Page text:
1. Use open-ended’ questions eg. What do you think might happen next?”
    2. Use statements followed by pauses rather than only question-answer interactions e.g. Wow, look at the …”
    3. Repeat, modify, or provide a hint, instead of answering your own question
  5. Keep the conversation going
    1. Paraphrase a child’s talk to model more complex language e.g. Child: There’s a bird”, response: Yes, I can see the lorikeet. It reminds me of a colourful rainbow.”
    2. Use active listening e.g. eye-contact, nodding, facial expressions, gestures and short verbal cues

Early childhood educators can use any number of activities and moments during the day to encourage these kinds of rich conversations.

Make Moments Matter

Figure 1: Making Moments Matter (from E4L’s tip sheets on oral language development)

Working with parents to support children’s learning and development

Actively involving parents in supporting their children’s learning and development is associated with positive outcomes. On average, parental engagement programs can lead to a positive impact of approximately four additional months’ progress over the course of a year. Approaches that aim to increase general parental engagement, such as encouraging parents to read with their children, can have a moderate positive impact.

For example, parents can:

  • Undertake shared reading with their child (see E4L’s tip sheet for parents on shared reading)
  • Seek out reading and conversation opportunities with their child (see E4L’s tip sheet for parents on reading with TRUST)
  • Have rich conversations with their child (see E4L’s tip sheet for parents on talking tips)

Communicating with families to encourage involvement in their child’s learning is consistently associated with positive outcomes. E4L’s Guidance Report on Working with parents to support children’s learning has several evidence-based tips that can be useful to early childhood leaders and educators. These include:

  • Getting to know your families’ language backgrounds, circumstances, and preferences to help create messages that are accessible and valuable.
  • Using messages that are positive, that invite parents to engage, that respond to parents’ preferences and are not overwhelming in their frequency.
  • Tailoring messages to the family and providing information that is specific or relevant to their child (there may be methods – such as apps or platforms – which allow you to do this efficiently and without adding to your workload).
  • Including tips to support learning and development, and including social and emotional support – rather than only feedback on progress, or other general information (perhaps start by sharing a resource like Read with TRUST’).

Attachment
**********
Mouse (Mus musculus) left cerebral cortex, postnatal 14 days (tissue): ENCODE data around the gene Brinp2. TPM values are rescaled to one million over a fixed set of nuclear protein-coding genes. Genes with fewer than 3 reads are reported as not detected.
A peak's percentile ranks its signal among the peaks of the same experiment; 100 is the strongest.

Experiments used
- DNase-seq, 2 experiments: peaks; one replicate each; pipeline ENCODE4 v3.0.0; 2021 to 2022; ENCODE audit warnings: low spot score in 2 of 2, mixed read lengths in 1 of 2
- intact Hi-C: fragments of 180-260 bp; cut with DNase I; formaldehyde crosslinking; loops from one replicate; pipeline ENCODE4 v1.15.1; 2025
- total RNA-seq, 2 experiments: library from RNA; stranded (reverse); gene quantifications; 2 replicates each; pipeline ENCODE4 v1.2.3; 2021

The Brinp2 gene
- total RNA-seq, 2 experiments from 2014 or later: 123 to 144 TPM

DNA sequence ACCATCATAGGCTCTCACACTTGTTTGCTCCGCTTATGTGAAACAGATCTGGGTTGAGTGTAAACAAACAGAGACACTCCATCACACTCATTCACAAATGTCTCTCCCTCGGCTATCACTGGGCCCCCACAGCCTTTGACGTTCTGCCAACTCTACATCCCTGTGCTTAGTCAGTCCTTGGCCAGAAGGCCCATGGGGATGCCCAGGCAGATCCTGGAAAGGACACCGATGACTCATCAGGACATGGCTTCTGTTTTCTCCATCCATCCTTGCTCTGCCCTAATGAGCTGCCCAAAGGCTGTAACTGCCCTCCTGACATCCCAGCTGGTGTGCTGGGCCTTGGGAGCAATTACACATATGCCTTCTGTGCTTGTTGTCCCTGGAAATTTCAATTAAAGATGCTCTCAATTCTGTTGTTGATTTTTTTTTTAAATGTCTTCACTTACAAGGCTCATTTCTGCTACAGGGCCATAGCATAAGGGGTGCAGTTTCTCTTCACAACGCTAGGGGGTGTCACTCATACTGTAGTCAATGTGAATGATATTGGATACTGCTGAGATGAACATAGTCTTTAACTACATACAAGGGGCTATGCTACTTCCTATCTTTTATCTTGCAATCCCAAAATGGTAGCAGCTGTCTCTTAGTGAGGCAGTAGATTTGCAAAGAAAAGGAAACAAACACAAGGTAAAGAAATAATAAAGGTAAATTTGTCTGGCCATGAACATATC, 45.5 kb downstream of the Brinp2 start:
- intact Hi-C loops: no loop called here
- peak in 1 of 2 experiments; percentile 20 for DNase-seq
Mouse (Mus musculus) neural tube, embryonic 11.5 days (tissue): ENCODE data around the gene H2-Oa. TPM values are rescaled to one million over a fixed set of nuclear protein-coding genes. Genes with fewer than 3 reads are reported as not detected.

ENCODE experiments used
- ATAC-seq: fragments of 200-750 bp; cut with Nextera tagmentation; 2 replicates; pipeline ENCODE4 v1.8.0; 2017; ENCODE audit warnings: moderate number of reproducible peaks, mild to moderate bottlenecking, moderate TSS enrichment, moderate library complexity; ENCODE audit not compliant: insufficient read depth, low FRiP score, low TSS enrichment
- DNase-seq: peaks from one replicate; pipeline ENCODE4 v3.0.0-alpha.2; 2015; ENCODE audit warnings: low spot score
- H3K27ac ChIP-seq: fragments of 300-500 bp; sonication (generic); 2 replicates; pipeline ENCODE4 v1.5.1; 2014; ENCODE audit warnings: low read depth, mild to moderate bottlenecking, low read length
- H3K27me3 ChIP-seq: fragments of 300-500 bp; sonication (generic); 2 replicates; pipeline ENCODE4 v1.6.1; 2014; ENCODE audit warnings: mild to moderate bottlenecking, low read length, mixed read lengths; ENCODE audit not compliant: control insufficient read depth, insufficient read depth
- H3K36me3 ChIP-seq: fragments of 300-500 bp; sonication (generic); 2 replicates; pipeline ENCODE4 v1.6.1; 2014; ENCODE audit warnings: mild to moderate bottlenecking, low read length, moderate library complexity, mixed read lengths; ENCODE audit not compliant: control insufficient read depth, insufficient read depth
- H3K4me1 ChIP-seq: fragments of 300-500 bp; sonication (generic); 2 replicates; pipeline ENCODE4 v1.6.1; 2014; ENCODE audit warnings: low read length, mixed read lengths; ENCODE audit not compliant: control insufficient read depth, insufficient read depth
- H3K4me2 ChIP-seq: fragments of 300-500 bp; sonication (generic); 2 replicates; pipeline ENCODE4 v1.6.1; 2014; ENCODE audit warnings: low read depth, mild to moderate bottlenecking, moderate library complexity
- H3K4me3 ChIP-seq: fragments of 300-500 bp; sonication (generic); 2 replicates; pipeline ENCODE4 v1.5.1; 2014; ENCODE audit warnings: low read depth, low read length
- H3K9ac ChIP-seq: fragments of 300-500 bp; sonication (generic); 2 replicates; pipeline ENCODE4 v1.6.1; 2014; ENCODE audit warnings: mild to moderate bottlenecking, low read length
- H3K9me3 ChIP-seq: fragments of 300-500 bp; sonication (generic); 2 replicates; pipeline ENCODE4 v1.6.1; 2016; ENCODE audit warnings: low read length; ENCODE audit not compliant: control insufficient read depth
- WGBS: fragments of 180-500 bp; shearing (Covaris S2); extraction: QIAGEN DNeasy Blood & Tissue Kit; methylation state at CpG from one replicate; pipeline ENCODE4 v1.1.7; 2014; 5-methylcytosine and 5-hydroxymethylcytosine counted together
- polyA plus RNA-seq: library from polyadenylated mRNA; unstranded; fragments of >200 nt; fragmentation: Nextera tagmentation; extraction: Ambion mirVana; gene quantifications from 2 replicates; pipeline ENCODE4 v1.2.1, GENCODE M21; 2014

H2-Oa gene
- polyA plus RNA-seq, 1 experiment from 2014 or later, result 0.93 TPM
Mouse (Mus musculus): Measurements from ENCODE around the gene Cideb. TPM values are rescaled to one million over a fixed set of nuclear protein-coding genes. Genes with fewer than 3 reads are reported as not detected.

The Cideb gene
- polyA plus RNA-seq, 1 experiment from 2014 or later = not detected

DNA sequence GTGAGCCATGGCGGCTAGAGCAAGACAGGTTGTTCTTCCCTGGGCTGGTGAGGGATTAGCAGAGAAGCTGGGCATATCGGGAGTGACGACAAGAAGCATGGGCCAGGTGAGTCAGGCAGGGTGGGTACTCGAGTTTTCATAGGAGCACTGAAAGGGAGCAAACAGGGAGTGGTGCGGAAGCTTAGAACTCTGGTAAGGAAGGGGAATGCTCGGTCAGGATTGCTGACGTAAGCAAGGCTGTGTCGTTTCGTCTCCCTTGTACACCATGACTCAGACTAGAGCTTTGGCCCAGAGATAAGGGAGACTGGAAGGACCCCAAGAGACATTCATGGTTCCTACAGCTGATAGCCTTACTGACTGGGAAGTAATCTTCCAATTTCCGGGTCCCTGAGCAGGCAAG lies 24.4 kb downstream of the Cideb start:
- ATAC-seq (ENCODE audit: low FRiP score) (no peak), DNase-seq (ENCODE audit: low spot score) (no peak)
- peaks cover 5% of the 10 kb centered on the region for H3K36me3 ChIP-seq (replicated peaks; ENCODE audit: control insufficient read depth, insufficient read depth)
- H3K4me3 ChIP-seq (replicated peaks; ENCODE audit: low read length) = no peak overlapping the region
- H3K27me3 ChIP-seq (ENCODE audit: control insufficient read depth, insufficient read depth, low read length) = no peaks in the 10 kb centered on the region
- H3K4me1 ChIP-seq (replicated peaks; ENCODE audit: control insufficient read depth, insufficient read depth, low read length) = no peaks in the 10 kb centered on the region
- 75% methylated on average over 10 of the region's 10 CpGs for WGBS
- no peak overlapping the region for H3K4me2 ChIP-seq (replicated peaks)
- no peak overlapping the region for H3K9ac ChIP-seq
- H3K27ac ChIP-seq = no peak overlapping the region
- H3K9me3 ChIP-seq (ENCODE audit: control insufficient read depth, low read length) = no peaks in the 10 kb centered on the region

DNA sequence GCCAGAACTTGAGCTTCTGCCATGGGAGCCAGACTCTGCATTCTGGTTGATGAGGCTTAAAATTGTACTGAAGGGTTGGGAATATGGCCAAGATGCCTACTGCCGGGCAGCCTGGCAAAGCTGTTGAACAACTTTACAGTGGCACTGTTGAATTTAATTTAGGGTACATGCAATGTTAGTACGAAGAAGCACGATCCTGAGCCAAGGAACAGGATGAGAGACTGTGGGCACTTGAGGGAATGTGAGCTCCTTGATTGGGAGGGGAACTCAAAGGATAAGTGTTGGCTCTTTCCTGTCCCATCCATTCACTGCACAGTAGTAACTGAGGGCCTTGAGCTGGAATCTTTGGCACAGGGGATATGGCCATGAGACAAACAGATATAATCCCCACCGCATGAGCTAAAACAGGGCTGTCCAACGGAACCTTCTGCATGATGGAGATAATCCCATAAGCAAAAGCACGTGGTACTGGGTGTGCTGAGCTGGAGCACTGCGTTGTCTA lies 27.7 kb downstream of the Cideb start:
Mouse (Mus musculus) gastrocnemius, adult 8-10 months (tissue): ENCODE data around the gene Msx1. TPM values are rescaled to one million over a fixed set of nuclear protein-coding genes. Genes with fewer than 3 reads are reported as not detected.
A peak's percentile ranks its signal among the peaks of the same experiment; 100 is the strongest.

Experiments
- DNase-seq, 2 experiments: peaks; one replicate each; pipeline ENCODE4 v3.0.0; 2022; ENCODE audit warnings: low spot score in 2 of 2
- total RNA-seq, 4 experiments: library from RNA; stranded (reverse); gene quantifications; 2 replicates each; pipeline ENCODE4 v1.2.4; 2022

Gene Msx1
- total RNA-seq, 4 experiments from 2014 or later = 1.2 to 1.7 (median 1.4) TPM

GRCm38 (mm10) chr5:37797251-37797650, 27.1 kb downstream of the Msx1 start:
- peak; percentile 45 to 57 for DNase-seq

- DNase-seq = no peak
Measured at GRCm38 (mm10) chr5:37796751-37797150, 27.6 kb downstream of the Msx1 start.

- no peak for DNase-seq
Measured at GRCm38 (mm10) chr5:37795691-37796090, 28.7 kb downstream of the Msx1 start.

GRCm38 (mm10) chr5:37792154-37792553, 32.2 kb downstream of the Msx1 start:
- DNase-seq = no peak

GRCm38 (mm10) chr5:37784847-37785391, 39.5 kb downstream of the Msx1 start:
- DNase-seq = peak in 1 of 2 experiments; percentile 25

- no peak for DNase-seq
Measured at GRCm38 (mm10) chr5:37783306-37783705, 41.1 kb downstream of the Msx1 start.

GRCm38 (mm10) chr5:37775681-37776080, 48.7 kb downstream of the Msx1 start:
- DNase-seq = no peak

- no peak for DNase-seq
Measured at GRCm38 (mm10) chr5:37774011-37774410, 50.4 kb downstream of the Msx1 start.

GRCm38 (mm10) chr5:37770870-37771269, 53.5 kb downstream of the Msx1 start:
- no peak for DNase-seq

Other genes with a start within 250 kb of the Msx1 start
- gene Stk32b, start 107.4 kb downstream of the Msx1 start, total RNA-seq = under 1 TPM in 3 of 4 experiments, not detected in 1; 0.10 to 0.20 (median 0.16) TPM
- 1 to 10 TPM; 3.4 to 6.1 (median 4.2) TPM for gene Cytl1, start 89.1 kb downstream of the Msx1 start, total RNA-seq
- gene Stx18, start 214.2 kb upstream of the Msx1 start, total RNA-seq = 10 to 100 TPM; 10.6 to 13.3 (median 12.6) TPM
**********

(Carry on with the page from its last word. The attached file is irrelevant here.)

• Inviting parents and families to engage with educators and consult on decisions, such as inviting parents to share ideas about what they would find helpful.

Supporting rich conversations in practice

C&K is Queensland’s largest early childhood education and care provider with over 330 kindys and childcares around Queensland. Viki Rozsas, one of C&K’s Early Childhood Pedagogy Advisors, explains how C&K are focussing on language and relationships:

Considerations for early childhood leaders and educators

  • How can you use various moments during the day to take opportunities to have rich conversations with children and or families? (e.g. on arrival and departure to the service, during eating times, during storybook reading, during outdoor play)
  • What learning and development outcomes are you focussing on and when are you intentional about fostering a rich conversation as opposed to (or in combination with) deliberately fostering other skills such as independent play?
  • Are families responding to the format, frequency and content of your communication with them? Can you better leverage online tools and resources if families are now more familiar with using them?
  • What resources can you provide to families to help foster rich conversations in the home environment? Is there something you can provide to them that is related to their child’s learning interests and experiences?
  • How can you support oral language development and engagement with children and families from culturally and linguistically diverse backgrounds? Or who have been disproportionally impacted by Covid-19 and other challenges?

Key takeaways

Strategies that promote oral language development and parental engagement can have a positive impact on young children’s learning and development. Educators can use a number of intentional strategies to promote rich conversations with children and families in early learning settings.